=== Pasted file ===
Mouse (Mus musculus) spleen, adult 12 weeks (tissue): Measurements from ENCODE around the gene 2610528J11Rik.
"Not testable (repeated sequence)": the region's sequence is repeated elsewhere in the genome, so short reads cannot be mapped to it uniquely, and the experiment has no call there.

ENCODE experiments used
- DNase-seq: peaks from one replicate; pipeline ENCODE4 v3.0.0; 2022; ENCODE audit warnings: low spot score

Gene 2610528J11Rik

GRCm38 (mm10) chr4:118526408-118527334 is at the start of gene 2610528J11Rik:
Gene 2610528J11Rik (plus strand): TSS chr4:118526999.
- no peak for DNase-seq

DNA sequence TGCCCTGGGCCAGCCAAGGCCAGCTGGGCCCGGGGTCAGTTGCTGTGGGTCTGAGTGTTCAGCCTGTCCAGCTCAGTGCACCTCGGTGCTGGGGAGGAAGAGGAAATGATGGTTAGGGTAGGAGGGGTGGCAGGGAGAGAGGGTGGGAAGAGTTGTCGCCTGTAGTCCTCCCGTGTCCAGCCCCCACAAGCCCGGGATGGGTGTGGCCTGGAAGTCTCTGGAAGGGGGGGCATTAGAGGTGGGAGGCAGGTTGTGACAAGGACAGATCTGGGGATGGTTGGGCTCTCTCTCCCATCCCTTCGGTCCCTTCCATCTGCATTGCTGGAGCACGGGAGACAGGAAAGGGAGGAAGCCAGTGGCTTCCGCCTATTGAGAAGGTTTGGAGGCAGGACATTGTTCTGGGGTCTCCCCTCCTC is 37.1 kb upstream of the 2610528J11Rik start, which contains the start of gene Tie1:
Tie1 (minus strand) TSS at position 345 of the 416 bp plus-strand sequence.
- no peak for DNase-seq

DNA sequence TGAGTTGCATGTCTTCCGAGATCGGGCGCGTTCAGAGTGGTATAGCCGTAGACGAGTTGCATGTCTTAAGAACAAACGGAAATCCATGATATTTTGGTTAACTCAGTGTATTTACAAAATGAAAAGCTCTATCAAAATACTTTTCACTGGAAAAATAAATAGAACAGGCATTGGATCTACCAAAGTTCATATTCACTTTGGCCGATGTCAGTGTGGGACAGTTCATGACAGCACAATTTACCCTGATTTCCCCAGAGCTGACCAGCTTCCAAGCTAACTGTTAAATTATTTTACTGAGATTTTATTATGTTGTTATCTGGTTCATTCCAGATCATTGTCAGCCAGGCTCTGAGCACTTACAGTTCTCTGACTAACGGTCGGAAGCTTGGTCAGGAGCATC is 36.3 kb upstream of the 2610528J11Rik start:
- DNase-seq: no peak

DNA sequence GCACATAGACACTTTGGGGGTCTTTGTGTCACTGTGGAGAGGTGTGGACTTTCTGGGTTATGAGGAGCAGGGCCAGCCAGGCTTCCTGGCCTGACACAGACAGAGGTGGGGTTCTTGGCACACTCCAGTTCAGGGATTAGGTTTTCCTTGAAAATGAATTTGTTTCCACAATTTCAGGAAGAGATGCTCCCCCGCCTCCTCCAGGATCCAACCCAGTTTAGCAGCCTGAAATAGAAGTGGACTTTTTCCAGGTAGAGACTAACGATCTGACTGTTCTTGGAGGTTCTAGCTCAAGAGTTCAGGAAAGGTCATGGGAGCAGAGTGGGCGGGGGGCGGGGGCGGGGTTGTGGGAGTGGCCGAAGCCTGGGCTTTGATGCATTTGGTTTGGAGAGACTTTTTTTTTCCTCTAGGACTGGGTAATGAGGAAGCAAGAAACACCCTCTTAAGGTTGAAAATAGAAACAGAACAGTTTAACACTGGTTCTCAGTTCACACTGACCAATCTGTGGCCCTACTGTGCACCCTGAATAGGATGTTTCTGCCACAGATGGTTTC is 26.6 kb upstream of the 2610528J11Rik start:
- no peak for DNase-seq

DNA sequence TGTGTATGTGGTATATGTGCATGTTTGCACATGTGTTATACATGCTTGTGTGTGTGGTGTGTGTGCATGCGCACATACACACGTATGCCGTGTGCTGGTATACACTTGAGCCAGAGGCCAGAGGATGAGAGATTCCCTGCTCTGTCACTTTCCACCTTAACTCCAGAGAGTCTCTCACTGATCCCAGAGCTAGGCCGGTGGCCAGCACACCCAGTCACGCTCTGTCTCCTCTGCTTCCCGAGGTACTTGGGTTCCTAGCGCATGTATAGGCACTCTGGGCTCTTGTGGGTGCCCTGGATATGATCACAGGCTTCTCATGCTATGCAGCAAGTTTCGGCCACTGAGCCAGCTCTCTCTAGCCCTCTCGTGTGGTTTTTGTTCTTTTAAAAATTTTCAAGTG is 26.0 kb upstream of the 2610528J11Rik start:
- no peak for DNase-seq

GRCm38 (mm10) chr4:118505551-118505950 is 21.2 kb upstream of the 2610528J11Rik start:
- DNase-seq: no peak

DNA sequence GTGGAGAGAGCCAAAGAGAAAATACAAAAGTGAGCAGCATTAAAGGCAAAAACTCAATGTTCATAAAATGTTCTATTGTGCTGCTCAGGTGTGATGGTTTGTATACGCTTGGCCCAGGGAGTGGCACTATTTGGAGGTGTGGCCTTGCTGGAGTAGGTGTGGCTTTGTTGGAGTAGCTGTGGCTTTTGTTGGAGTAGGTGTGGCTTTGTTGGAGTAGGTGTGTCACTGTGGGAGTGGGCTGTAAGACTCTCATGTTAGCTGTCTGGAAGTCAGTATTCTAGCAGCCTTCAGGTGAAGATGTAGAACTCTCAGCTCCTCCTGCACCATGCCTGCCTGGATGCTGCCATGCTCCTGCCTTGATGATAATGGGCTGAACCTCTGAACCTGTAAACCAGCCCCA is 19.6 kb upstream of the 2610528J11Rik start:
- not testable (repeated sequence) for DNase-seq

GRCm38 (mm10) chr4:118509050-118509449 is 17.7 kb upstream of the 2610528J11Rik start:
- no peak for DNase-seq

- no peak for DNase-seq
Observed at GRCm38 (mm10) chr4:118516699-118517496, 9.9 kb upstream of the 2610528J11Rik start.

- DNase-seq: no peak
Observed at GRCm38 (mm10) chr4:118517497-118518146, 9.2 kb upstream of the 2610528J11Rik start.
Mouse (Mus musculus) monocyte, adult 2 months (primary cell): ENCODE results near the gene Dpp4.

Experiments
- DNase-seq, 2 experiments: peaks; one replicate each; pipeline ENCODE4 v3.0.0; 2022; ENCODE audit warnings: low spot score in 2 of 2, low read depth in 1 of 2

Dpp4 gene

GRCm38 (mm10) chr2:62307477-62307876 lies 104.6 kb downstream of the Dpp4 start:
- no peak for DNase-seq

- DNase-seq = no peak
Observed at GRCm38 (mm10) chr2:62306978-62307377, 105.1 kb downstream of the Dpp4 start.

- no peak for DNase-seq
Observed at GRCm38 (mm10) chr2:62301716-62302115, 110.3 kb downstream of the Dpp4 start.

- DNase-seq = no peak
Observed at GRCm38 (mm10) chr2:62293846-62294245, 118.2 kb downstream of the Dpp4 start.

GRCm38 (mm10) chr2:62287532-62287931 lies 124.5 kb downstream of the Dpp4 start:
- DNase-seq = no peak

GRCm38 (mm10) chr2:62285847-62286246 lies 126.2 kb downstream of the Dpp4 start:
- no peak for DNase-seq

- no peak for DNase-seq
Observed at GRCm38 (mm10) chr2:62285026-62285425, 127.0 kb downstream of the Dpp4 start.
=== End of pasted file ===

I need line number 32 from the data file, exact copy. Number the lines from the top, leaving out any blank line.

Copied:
GRCm38 (mm10) chr2:62307477-62307876 lies 104.6 kb downstream of the Dpp4 start: